Gerber recalled, in the 2000s, that:

We had some problems with the Howard newspaper strip, which led to problems with the Howard book, which ultimately led to the lawsuit. Marvel wouldn't pay the artist to draw it. Gene Colan and I were supposed to get a percentage of the syndicate's take for the strip. The problem was, the money came in 90 days, 120 days, six months — I don't remember how long exactly — after the strips were published. So, essentially, the artist was working for nothing up until that time, and no artist can afford to do that. [In comparison with Stan Lee and John Romita's Spider-Man comic strip,] Stan, as publisher of Marvel, had a regular salary coming in, and John Romita, I believe, was also on staff at the time. They didn't have quite the same problem.[18]

Other series[edit]

During this period Gerber often worked with writer Mary Skrenes. Among other Marvel projects, Gerber created Omega The Unknown with Skrenes and artist Jim Mooney,[19] which explored the strange link between a cosmic superhero and a boy, and wrote the first issue of Marvel Comics Super Special featuring the band KISS. He created the characters of Starhawk,[20] Aleta Ogord, and Nikki. He wrote stories of Son of Satan, Morbius the Living Vampire and Lilith, Daughter of Dracula.[10]

Gerber often revived forgotten characters. In The Defenders, he brought back three pre-superhero characters, the Headmen.[21] He reintroduced the 1969 one-time feature Guardians of the Galaxy, first as guest stars in Marvel Two-in-One, he wrote the first nine issues of that series, the first seven tying directly with his other storylines, and The Defenders, then as a feature in Marvel Presents.[22][23]

Toward the end of his work at Marvel, he wrote Hanna-Barbera stories for Mark Evanier under the anagrammatic name Reg Everbest. Only two of these, featuring Magilla Gorilla and Clue Club, were published in their English-language originals.

Battle for Howard the Duck[edit]

Gerber was fired by Marvel in 1978, with then editor-in-chief Jim Shooter saying Gerber was "over two months late" on the titles he was writing, and "late on his contractual obligations; he was contracted to do so many pages [per month] and was not doing them." Shooter added, "I would not say there was nothing else to it; I would just say that we found it advantageous to get out of the contract we were in," while at the same time calling Gerber "one of the best writers in the business," whom he would welcome as a freelancer.[17] Gerber, in an open letter to The Comics Journal editor Gary Groth, referred to his "parting of the ways with Marvel", and said, "I was dismissed from the Howard the Duck newspaper strip in a manner which violated the terms of my written agreement with Marvel. Marvel was advised that I was contemplating legal action.... As a consequence of the notice given Marvel by my lawyers, the company chose to terminate my contract on the comic books as well."[24] Gerber subsequently launched a lengthy legal battle for control of Howard the Duck, culminating in a lawsuit filed August 29, 1980.[25][26]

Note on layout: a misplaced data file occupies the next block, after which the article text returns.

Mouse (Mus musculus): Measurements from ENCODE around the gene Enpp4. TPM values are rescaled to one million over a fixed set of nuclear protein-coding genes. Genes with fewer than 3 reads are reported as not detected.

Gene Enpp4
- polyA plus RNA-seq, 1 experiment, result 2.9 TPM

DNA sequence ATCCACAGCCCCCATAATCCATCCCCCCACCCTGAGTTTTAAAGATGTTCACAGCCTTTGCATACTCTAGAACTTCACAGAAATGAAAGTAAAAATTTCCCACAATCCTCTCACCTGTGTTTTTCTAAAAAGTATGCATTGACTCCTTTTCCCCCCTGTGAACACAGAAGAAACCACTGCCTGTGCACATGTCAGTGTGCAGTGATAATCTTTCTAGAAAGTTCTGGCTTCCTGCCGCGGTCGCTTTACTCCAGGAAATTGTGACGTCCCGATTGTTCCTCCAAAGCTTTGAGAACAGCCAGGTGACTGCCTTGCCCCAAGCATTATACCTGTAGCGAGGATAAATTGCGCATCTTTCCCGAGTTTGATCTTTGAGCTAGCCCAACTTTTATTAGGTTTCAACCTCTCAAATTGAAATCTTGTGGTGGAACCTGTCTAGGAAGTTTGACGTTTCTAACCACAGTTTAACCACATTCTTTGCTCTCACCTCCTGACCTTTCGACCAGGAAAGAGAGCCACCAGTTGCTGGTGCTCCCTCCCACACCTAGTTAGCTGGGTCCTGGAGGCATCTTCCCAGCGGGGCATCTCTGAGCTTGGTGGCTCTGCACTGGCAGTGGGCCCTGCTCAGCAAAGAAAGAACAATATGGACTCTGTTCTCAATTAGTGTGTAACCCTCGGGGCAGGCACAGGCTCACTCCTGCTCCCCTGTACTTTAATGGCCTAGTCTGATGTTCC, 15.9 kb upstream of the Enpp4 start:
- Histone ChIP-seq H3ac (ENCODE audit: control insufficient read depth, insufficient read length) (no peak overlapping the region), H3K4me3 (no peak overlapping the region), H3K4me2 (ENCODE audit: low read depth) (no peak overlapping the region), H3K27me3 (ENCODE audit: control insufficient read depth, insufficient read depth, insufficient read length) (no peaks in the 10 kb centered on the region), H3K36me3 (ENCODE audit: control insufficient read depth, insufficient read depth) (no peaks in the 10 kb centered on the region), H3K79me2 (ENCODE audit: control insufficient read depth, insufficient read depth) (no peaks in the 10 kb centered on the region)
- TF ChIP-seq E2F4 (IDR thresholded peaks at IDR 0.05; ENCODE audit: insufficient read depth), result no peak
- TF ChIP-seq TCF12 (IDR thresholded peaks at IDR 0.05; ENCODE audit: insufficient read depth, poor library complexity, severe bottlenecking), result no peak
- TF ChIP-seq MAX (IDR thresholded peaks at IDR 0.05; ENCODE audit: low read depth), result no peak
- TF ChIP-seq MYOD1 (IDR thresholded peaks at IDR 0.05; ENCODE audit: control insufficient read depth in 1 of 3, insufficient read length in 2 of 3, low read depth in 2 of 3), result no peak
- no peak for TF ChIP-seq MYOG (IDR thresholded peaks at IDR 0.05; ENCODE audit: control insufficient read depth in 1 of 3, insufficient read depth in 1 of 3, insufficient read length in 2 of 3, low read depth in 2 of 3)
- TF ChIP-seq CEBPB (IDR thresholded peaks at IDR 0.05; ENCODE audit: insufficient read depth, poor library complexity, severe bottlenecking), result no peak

During the mid 1970s and early 1980s, Gerber did some work for DC Comics, including an issue of Metal Men,[27] the last three issues of Mister Miracle,[28] The Phantom Zone limited series,[29][30] and a run of "Doctor Fate" backup stories in The Flash co-written with Martin Pasko.[31] Gerber had planned to wrote for DC's Time Warp science-fiction anthology series but objected to the submission guidelines for that series.[32] Gerber wrote for independent comic companies. One of Gerber's first major works away from Marvel was the original graphic novel Stewart the Rat for Eclipse Comics, with art by Gene Colan and Tom Palmer. For Eclipse Magazine Gerber and Mayerik created the anti-censorship horror story, "Role Model/Caring, Sharing, and Helping Others".

In 1982 he teamed with Jack Kirby at Eclipse to create Destroyer Duck, a satirical comic that raised funds for his court case against Marvel.[33] Eclipse publisher Dean Mullaney states, "Everyone involved with the 'Special Lawsuit Benefit Issue' donated their time and talents, including Eclipse as the publisher. The full and total proceeds went to pay Steve's legal bills. Among the back-up stories was the first appearance of "Groo" by Sergio Aragones." Gerber and Marvel reached a settlement in the case.[3]

Later career[edit]

In the early 1980s, Gerber and Frank Miller made a proposal to revamp DC's three biggest characters: Superman, Batman, and Wonder Woman.[34] However, this proposal was not accepted.

Gerber was slated to write a new Spectre series in 1986, but he missed the deadline for the first issue so that he could watch the last day of shooting on the Howard the Duck film, and DC assigned another writer to the series in response.[34][35]

Gerber wrote various projects for Marvel including Void Indigo for the Epic Comics imprint in 1984, the serialized, eight-page Man-Thing feature in the omnibus series Marvel Comics Presents #1-12 (Sept. 1988 - Feb. 1989), The Legion of Night and Suburban She-Devils in 1991 and for DC including A. Bizarro.[8] At Marvel, he had a 12-issue run on The Sensational She-Hulk, a three-issue run on Cloak and Dagger, had Hawkeye get shot and wear a new armored costume designed by Tony Stark in Avengers Spotlight, and wrote two issues of Toxic Crusaders. During this time he did a serial in Marvel Comics Presents featuring Poison, a character he created in The Evolutionary War crossover. He wrote the two-issue Freddy Krueger's A Nightmare on Elm Street which delved into the backstory of the character.[8]

In collaboration with Beth Woods (later Slick), he wrote the "Contagion" episode of the syndicated television series Star Trek: The Next Generation.

He worked in television animation, working as story editor on the animated TV series The Transformers, G.I. Joe, and Dungeons & Dragons; created Thundarr the Barbarian;[36] and shared a 1998 Daytime Emmy Award for Outstanding Special Class — Animated Program, for the WB program The New Batman/Superman Adventures.